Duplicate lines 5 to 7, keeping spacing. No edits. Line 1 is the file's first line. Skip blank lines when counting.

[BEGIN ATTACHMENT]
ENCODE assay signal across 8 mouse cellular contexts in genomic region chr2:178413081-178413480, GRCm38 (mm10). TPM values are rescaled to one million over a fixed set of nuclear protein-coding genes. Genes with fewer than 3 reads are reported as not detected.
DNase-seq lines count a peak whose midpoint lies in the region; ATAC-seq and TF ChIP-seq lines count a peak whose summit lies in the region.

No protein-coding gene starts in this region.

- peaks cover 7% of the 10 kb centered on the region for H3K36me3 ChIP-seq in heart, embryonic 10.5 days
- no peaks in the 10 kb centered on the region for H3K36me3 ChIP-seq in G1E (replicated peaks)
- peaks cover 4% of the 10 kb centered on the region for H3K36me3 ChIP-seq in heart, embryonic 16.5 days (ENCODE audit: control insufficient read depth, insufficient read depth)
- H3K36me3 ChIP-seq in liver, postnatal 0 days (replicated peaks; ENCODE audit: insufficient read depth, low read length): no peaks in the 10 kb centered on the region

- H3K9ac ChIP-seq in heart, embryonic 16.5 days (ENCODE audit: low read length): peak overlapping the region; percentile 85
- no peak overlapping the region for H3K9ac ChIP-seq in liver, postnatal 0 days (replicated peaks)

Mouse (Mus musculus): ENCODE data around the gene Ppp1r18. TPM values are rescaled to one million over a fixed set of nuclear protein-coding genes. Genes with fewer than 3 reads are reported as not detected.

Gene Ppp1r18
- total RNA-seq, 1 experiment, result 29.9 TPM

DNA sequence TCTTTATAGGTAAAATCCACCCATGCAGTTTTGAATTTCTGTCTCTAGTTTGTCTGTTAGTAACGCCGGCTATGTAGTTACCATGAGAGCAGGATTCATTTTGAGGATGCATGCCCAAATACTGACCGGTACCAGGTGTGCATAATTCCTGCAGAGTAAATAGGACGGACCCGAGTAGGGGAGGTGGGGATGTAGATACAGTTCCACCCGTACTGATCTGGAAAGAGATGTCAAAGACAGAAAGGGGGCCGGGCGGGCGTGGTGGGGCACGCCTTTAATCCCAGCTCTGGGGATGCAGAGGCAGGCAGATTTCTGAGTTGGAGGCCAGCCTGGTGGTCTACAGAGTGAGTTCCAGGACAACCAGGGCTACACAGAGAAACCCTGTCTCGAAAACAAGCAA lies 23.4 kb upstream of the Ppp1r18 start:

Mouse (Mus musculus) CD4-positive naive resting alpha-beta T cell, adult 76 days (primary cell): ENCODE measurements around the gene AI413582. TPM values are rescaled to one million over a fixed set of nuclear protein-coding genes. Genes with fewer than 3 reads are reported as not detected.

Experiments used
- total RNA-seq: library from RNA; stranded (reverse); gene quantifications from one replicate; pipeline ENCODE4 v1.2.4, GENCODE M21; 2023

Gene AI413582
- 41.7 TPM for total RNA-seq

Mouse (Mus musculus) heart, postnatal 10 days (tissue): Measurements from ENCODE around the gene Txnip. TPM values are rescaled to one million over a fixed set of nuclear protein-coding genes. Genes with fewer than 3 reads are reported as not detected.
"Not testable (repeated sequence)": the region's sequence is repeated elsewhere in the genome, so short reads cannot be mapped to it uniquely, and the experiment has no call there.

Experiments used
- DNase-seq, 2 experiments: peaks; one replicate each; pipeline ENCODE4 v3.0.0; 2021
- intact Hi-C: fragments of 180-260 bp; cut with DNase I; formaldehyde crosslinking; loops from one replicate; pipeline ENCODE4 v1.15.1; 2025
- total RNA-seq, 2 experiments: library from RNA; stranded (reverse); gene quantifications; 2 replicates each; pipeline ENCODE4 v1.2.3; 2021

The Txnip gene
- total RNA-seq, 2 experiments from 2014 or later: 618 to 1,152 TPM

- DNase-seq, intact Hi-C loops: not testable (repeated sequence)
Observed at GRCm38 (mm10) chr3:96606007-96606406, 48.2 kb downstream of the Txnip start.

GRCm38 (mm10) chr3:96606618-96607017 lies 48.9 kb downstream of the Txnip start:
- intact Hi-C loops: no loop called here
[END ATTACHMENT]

- no peaks in the 10 kb centered on the region for H3K36me3 ChIP-seq in G1E (replicated peaks)
- peaks cover 4% of the 10 kb centered on the region for H3K36me3 ChIP-seq in heart, embryonic 16.5 days (ENCODE audit: control insufficient read depth, insufficient read depth)
- H3K36me3 ChIP-seq in liver, postnatal 0 days (replicated peaks; ENCODE audit: insufficient read depth, low read length): no peaks in the 10 kb centered on the region